This partial resume of the evidence is sufficient for the consideration of the questions argued by appellant. They do not touch the validity of the verdict and judgment against Moore and the offending automobile, or allege any error in the trial with respect to them. Hence the facts and circumstances of the collision itself, as shown by the evidence, have not been fully stated for they are not relevant to the appeal.

The reception in evidence of Moore's statement to Wright, at the scene of the accident and on the heels of it, was proper upon the question of whether he was at the time in the course of his employment. Dean Wigmore would not call it res gestae as do our cases, but a spontaneous statement or exclamation. He brands the courts' use of the term res gestae as "mere muttering of a shibboleth." Sec. 6 Wigmore on Evidence, 3d Ed., 131 et seq. The well known justification for this exception to the rule against hearsay evidence is that such an explanation of the transaction under investigation is probably the truth of it for the speaker is without time to reflect and contrive a false or misleading explanation. Appellant's objection upon the ground that the declaration in this instance was one of agency, proof of which by statement of the agent alone is improper under our decisions, is without merit because the agency, or at least the employment of the declarant, was admitted in the answer of appellant and substantiated by the testimony of its witnesses. That much was not in issue. The issue in this connection was whether at the time of the tort Moore was acting in the scope of his employment. No reason for exclusion of his spontaneous or res gestae utterance on that subject appears. A third person's similar statement would have been admissible, why not his?

The decisions in this and other jurisdictions are uniform that the admission or rejection of res gestae testimony is largely discretionary with the trial court. Its probability of truth depends upon the particular facts and circumstances of the case in which it is offered. Mr. Wigmore so strongly approves the rule of discretion of the trial judge that he advocates finality of the disposition on trial. 6 Wigmore on Evidence, 3d Ed., 154. See Funderburk v. Powell, 181 S.C. 412, 187 S.E. 742, and earlier decisions there cited, and Marks v. Pearlstine, 203 S.C. 318, 26 S.E.2d 835. That there was no error in the exercise of discretion in this case is demonstrable from our decisions.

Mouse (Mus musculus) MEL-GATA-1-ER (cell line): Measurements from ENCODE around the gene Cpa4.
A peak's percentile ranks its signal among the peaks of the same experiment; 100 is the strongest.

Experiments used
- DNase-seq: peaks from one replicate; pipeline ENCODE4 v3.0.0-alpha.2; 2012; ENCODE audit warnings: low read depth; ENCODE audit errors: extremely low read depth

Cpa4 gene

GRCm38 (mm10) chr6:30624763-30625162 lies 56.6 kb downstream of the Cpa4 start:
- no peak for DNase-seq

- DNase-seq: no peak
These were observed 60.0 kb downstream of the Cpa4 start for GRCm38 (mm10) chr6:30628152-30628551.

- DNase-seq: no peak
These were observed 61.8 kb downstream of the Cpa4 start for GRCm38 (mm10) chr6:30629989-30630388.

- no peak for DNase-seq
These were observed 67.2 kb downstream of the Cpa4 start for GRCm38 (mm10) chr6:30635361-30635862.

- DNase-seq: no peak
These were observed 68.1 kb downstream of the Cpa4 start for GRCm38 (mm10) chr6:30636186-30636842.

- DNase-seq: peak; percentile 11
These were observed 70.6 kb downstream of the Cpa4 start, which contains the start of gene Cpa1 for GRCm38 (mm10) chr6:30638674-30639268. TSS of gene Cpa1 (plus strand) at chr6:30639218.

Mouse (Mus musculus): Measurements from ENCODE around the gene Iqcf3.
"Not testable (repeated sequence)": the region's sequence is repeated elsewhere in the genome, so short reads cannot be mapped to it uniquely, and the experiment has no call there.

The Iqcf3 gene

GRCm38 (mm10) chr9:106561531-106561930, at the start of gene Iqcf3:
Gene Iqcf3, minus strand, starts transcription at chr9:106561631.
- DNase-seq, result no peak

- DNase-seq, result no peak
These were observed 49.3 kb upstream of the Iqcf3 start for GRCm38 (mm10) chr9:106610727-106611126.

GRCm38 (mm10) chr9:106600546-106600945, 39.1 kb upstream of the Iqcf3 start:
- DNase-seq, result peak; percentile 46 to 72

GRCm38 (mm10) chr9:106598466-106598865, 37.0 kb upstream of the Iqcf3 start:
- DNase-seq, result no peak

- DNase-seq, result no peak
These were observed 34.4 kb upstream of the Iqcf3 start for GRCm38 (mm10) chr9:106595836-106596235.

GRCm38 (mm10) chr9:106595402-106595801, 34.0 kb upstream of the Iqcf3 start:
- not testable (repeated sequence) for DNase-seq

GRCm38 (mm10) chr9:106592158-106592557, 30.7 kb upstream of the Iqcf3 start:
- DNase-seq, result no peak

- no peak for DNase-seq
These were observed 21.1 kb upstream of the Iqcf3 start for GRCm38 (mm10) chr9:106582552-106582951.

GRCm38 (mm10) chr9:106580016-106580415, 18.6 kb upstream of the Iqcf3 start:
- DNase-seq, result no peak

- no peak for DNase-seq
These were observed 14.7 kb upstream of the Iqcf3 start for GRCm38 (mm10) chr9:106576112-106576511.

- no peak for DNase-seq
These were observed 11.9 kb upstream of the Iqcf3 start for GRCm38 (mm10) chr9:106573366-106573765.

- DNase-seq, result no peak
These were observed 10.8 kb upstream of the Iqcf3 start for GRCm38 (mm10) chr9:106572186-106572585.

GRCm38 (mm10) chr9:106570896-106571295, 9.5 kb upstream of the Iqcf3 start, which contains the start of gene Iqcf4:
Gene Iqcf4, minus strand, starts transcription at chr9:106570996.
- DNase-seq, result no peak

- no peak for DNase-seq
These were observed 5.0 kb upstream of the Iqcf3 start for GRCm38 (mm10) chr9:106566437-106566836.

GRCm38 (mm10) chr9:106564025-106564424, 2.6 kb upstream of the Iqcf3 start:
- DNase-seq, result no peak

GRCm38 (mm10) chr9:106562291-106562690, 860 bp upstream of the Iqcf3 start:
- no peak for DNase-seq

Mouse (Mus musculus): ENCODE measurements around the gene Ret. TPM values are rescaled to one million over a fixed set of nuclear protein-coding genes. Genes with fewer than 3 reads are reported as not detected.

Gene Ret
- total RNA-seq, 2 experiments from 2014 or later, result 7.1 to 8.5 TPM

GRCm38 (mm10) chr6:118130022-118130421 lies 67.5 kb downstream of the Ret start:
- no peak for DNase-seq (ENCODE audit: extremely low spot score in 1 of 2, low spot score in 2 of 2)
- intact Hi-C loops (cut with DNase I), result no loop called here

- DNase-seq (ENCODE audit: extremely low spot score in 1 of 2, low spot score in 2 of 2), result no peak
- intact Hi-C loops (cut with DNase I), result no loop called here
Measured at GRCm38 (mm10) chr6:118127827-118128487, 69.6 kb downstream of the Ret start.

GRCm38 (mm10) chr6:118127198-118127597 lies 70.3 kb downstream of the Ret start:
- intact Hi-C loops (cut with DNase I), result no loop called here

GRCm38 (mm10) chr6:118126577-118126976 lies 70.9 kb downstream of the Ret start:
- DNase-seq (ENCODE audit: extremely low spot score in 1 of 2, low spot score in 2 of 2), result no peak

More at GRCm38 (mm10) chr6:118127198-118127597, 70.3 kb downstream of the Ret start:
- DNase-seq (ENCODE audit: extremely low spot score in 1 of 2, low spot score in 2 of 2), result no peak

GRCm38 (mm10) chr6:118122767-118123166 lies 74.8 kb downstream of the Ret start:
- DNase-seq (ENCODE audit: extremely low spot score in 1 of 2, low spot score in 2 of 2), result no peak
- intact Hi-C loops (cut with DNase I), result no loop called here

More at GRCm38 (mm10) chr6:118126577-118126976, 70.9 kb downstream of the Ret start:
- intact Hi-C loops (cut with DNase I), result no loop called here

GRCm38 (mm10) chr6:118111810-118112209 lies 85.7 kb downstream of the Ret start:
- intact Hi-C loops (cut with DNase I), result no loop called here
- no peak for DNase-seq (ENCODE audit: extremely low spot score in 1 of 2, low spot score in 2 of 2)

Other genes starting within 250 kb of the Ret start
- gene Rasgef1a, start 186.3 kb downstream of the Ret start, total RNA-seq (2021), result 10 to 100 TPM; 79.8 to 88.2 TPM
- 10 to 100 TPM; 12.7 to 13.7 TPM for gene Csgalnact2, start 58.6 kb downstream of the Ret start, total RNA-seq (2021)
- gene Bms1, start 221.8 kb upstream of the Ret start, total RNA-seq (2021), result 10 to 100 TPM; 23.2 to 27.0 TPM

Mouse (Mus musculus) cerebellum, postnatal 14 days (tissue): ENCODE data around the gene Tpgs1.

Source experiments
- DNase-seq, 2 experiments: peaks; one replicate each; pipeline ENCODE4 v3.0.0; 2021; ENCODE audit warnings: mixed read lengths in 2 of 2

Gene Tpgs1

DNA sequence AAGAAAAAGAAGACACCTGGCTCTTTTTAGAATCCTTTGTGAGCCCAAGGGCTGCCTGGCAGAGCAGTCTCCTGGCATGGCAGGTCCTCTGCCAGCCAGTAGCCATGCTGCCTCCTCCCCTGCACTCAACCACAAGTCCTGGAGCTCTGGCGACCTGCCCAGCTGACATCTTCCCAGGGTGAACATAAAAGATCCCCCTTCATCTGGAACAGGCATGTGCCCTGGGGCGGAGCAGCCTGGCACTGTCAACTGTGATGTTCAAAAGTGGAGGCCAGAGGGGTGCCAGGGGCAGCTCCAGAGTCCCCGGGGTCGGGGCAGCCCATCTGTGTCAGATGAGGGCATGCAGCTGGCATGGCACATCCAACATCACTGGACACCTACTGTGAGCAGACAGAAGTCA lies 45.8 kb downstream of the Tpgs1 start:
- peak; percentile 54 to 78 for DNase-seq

The crux of appellant's contention is, as has been indicated, that a servant's or agent's declaration at the time of the commission of a tort, although properly a part of the res gestae and ordinarily admissible as such, is not competent against the master to show that the tort was committed at a time when the servant or agent was about the master's business or, as usually stated, within the scope of his duties. But our cases do not recognize the suggested distinction; on the contrary, they negative it as will be seen, and logically so. Moore's statements at the scene of the accident, a part of the res gestae, which related to his destination and mission, unfolded the transaction. The fact that they tended to establish scope of agency made them as important in such "unfolding" as if they constituted admissions of negligence in the operation of the automobile. Whether or not he was acting for the master at the time of the collision was as important inquiry as whether he was guilty of negligence. Both were basic issues in the trial and his res gestae statements which were pertinent to either were equally admissible in evidence.

For his ruling the trial judge relied largely on Chantry v. Pettit Motor Co., 156 S.C. 1, 152 S.E. 753, 759, and appellant has attacked the soundness of that decision and asked for review of the authority of it. However, it goes so much further than the circumstances of the present case require that it need neither be relied upon for affirmance nor reviewed. Apparently the only evidence that the negligent driver there was in the service of the defendant, besides the rebuttable presumption which arose from the fact that the vehicle was the master's, was a res gestae statement by him which was in conflict with all of the other testimony. Here, on the contrary, Moore was returning to the City from an errand admittedly within his duties to the master when he made his fateful turn or stop in traffic. Dispute is only as to the nature of his activity after the turn or stop. Did his course thereupon become a personal one or was it in or incidental to his master's service? This the jury has answered against the master; and it was within their province upon the evidence adduced.